Google wants Project Ara to lower the entry barrier for phone hardware manufacturers so there could be “hundreds of thousands of developers” instead of the current handful of big manufacturers. This would be similar to how the Google Play Store is structured. Lowering the barrier for entry allows many more people to develop modules. Anyone will be able to build a module without requiring a license or paying a fee.
Frames have slots on the front for the display and other modules. On the back are additional slots for modules. Each frame is expected to cost around US$15. The data from the modules can be transferred at up to 10gigabits/sec per connection. The 2×2 modules have two connections and will allow up to 20gigabits/sec. This is to defer its obsolescence as long as possible.
Modules can provide common smartphone features, such as cameras and speakers, but can also provide more specialized features, such as medical devices, receipt printers, laser pointers, pico projectors, night vision sensors, or game controller buttons. Each slot on the frame will accept any module of the correct size. The front slots are of various heights and take up the whole width of the frame. The rear slots come in standard sizes of 1×1, 1×2 and 2×2. Modules can be hot-swapped without turning the phone off. The frame also includes a small backup battery so the main battery can be hot-swapped. Modules are secured with electropermanent magnets
Tesla Trip Planner
Model S will now automatically navigate you to your destination by integrating the best charging options into your route. As with Range Assurance, your car looks up the charging locations in realtime, so it always has the most updated list and queries the Tesla Superchargers to determine their status. Essentially, it is a big network of cars communicating dynamically with a big network of chargers.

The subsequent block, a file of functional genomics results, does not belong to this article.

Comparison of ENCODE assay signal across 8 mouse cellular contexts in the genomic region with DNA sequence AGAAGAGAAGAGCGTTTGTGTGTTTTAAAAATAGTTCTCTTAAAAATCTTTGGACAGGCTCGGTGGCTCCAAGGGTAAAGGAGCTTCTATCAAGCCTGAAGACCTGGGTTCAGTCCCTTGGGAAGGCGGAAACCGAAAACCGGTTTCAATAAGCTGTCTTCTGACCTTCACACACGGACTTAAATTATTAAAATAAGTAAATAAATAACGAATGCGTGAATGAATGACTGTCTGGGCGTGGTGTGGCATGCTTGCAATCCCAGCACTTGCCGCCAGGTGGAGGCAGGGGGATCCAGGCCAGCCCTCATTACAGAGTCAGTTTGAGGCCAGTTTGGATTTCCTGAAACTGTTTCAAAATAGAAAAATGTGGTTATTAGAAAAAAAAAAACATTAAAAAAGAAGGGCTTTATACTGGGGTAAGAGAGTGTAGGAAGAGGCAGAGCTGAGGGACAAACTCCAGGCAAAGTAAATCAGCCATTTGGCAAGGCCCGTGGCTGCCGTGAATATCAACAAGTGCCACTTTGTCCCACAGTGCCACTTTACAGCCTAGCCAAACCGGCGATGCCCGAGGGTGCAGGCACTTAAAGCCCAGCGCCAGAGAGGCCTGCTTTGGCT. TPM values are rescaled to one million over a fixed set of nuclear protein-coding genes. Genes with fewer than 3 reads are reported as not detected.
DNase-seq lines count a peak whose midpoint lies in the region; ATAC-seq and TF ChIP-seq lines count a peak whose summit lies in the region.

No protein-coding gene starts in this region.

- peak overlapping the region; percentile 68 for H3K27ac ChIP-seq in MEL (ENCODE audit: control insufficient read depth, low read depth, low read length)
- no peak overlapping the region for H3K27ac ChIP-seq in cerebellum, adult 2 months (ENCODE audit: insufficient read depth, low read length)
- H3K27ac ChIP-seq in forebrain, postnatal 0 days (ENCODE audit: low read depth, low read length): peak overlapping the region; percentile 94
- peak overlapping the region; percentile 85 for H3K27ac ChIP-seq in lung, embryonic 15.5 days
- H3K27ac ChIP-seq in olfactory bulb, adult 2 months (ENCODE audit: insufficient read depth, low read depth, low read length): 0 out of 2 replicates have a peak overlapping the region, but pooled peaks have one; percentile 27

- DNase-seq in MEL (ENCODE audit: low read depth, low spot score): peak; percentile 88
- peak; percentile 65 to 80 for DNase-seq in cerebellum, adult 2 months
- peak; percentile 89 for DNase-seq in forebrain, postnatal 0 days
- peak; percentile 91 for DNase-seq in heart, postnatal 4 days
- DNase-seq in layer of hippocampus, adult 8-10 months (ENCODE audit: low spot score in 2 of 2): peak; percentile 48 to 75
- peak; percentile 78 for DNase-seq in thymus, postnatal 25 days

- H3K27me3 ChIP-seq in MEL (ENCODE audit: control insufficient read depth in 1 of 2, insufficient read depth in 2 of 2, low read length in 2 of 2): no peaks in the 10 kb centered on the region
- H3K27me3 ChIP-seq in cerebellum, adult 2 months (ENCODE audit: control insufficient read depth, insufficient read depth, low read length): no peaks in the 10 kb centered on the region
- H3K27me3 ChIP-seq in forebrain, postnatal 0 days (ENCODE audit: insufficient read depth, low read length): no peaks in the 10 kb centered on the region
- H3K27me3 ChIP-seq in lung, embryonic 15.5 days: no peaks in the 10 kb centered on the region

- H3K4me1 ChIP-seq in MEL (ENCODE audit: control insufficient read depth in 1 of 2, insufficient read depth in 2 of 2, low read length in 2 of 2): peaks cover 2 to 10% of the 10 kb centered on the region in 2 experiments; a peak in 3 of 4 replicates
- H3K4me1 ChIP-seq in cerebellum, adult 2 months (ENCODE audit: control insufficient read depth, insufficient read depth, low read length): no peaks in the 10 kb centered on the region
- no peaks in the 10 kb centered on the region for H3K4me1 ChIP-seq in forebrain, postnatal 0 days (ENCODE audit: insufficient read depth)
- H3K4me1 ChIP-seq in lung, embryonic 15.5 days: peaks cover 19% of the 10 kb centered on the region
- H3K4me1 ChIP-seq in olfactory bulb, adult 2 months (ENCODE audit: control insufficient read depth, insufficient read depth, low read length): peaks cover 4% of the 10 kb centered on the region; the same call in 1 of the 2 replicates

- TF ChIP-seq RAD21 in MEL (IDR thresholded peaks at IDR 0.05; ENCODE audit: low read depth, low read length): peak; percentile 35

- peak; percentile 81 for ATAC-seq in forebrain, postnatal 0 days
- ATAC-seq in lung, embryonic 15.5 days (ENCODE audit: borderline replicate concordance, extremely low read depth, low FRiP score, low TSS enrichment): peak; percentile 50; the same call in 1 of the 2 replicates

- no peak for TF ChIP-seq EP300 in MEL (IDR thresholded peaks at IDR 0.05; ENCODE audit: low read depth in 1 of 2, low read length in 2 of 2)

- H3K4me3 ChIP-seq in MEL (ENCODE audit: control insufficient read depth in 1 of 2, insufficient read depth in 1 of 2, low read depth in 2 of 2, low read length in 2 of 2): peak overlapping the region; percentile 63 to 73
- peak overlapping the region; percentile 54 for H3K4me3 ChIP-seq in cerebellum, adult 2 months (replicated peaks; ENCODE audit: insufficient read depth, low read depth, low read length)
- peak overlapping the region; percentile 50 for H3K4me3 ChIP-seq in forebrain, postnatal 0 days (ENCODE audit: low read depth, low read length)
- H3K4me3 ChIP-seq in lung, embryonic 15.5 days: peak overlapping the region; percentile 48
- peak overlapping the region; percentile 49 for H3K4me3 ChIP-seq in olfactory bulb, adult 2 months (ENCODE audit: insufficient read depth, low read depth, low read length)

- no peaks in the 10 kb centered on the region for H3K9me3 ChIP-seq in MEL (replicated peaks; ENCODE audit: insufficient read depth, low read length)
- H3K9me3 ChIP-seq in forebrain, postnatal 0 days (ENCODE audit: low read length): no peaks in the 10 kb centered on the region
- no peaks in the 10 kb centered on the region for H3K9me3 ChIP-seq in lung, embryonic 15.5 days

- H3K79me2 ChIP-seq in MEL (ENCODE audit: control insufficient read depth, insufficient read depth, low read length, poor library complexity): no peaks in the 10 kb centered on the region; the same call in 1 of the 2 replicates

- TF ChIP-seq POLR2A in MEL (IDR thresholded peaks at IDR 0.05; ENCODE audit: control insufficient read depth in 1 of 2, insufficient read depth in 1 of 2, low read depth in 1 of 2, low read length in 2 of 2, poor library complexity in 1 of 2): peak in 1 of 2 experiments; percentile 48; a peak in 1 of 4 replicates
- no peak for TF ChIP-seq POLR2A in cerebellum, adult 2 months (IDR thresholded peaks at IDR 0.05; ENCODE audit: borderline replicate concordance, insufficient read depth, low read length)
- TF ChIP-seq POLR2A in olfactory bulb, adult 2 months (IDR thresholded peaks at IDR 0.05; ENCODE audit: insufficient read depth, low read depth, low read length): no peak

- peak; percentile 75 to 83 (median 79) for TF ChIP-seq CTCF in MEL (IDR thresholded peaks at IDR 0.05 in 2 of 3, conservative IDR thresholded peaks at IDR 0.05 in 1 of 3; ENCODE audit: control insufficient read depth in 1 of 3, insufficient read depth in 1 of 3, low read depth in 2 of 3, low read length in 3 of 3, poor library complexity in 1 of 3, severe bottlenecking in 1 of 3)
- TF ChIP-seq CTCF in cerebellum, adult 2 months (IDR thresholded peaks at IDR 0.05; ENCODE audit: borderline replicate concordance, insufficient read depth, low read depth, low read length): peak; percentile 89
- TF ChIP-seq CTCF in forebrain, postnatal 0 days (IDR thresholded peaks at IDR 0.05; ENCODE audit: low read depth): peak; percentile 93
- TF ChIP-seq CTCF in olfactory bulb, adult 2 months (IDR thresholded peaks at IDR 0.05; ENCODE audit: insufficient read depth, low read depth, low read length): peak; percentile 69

In 3 months autopilot automatic steering
A major update will be available over summer 2015, when Tesla deployed v7.0 of its OS. Just in time for the new Model X SUV, which is due in the next few months.
In a ‘sneak peek’, Musk told CAR on a conference call that v7.0 would bring a ‘complete UI overhaul.’ That’s UI as in User Interface, or the giant screen that operates most of the Model S’s features.
Musk said that the UI would change radically, much as an iPhone’s screen layout has evolved over time. ‘The car is becoming more and more sensually aware – we are waking up the car,’ he told CAR. ‘We want an interface that reflects the way the car sees the world.’
Tesla’s v7.0 software update would bring auto-steering to market and Musk said engineers were already testing the tech on the roads from San Francisco to Seattle. When laws catch up, the car will be able to steer itself using a combination of detailed sat-nav and sensors onboard. ‘On private property, you will be able to press a button on your Tesla app and summon the car,’ he said. ‘Press it again and the car will drive back to the garage, park itself and close the door. It can even drive in the dark, underground.’
However, when self-driving cars become safer than human-driven cars, the public may outlaw the latter. Hopefully not.
— Elon Musk (@elonmusk) March 17, 2015
SOURCES – Tesla Blog, Tesla twitter, elon musk twitter, car magazine UK, youtube, Vimeo, Gas2, DefenseOne
Brian Wang is a Futurist Thought Leader and a popular Science blogger with 1 million readers per month. His blog Nextbigfuture.com is ranked #1 Science News Blog. It covers many disruptive technology and trends including Space, Robotics, Artificial Intelligence, Medicine, Anti-aging Biotechnology, and Nanotechnology.